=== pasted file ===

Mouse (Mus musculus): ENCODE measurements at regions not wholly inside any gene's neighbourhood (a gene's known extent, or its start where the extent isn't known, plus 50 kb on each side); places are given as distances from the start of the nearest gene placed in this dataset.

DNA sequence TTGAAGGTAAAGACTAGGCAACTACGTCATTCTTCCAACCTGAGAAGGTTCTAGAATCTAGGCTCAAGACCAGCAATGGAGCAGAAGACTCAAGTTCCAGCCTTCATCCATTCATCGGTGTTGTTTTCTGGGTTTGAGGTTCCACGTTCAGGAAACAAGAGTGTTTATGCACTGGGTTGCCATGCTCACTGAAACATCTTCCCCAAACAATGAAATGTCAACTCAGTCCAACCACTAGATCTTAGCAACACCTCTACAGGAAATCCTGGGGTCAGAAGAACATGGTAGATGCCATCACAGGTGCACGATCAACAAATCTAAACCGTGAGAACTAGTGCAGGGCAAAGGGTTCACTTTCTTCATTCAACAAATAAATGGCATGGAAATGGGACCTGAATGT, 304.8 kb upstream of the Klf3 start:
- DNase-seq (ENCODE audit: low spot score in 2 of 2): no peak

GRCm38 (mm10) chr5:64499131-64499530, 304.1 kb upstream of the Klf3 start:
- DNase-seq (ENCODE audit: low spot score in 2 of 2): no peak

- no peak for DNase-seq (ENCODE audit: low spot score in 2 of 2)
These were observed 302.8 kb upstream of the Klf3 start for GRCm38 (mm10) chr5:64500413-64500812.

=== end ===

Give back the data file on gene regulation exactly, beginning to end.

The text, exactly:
Mouse (Mus musculus): ENCODE measurements at regions not wholly inside any gene's neighbourhood (a gene's known extent, or its start where the extent isn't known, plus 50 kb on each side); places are given as distances from the start of the nearest gene placed in this dataset.

DNA sequence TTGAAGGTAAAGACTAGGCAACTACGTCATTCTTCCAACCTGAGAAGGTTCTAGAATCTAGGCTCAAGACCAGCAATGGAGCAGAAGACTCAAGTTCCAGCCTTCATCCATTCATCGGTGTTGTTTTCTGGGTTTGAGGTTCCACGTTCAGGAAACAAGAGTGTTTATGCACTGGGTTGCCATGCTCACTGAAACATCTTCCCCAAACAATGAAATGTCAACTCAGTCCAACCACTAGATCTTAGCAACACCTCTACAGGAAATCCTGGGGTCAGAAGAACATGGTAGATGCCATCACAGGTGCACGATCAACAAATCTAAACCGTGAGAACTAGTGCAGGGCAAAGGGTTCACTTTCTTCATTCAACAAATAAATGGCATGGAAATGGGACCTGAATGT, 304.8 kb upstream of the Klf3 start:
- DNase-seq (ENCODE audit: low spot score in 2 of 2): no peak

GRCm38 (mm10) chr5:64499131-64499530, 304.1 kb upstream of the Klf3 start:
- DNase-seq (ENCODE audit: low spot score in 2 of 2): no peak

- no peak for DNase-seq (ENCODE audit: low spot score in 2 of 2)
These were observed 302.8 kb upstream of the Klf3 start for GRCm38 (mm10) chr5:64500413-64500812.